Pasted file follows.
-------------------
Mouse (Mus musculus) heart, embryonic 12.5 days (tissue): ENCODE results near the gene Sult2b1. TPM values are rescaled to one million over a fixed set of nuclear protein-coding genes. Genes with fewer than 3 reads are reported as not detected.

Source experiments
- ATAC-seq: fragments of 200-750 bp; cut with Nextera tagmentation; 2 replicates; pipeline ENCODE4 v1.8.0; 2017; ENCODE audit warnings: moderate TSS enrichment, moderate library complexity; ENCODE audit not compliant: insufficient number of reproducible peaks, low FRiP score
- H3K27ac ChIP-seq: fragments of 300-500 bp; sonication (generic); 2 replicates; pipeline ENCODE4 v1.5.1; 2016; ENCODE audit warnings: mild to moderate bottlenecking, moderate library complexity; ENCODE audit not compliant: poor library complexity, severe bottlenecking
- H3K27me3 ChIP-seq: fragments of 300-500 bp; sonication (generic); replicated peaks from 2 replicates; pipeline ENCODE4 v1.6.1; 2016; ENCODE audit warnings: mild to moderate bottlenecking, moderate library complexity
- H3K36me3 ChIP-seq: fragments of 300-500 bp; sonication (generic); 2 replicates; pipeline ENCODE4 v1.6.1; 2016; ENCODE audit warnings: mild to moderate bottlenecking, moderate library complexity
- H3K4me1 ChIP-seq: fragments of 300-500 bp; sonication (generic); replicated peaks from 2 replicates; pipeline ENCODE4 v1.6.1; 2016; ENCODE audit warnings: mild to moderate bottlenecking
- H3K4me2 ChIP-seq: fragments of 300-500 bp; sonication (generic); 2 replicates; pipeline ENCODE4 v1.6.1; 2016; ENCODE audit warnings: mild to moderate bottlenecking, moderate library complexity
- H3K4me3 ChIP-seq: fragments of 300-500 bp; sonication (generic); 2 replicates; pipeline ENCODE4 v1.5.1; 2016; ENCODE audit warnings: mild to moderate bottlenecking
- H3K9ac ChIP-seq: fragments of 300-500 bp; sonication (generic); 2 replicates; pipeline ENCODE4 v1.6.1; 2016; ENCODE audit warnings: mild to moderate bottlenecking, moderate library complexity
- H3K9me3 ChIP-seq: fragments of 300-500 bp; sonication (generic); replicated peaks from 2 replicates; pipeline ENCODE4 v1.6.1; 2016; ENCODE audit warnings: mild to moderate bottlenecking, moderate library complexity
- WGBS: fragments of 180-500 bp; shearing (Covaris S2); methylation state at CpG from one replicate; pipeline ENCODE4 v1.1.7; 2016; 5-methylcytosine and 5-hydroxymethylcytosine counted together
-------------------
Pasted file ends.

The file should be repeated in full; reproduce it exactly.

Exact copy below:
Mouse (Mus musculus) heart, embryonic 12.5 days (tissue): ENCODE results near the gene Sult2b1. TPM values are rescaled to one million over a fixed set of nuclear protein-coding genes. Genes with fewer than 3 reads are reported as not detected.

Source experiments
- ATAC-seq: fragments of 200-750 bp; cut with Nextera tagmentation; 2 replicates; pipeline ENCODE4 v1.8.0; 2017; ENCODE audit warnings: moderate TSS enrichment, moderate library complexity; ENCODE audit not compliant: insufficient number of reproducible peaks, low FRiP score
- H3K27ac ChIP-seq: fragments of 300-500 bp; sonication (generic); 2 replicates; pipeline ENCODE4 v1.5.1; 2016; ENCODE audit warnings: mild to moderate bottlenecking, moderate library complexity; ENCODE audit not compliant: poor library complexity, severe bottlenecking
- H3K27me3 ChIP-seq: fragments of 300-500 bp; sonication (generic); replicated peaks from 2 replicates; pipeline ENCODE4 v1.6.1; 2016; ENCODE audit warnings: mild to moderate bottlenecking, moderate library complexity
- H3K36me3 ChIP-seq: fragments of 300-500 bp; sonication (generic); 2 replicates; pipeline ENCODE4 v1.6.1; 2016; ENCODE audit warnings: mild to moderate bottlenecking, moderate library complexity
- H3K4me1 ChIP-seq: fragments of 300-500 bp; sonication (generic); replicated peaks from 2 replicates; pipeline ENCODE4 v1.6.1; 2016; ENCODE audit warnings: mild to moderate bottlenecking
- H3K4me2 ChIP-seq: fragments of 300-500 bp; sonication (generic); 2 replicates; pipeline ENCODE4 v1.6.1; 2016; ENCODE audit warnings: mild to moderate bottlenecking, moderate library complexity
- H3K4me3 ChIP-seq: fragments of 300-500 bp; sonication (generic); 2 replicates; pipeline ENCODE4 v1.5.1; 2016; ENCODE audit warnings: mild to moderate bottlenecking
- H3K9ac ChIP-seq: fragments of 300-500 bp; sonication (generic); 2 replicates; pipeline ENCODE4 v1.6.1; 2016; ENCODE audit warnings: mild to moderate bottlenecking, moderate library complexity
- H3K9me3 ChIP-seq: fragments of 300-500 bp; sonication (generic); replicated peaks from 2 replicates; pipeline ENCODE4 v1.6.1; 2016; ENCODE audit warnings: mild to moderate bottlenecking, moderate library complexity
- WGBS: fragments of 180-500 bp; shearing (Covaris S2); methylation state at CpG from one replicate; pipeline ENCODE4 v1.1.7; 2016; 5-methylcytosine and 5-hydroxymethylcytosine counted together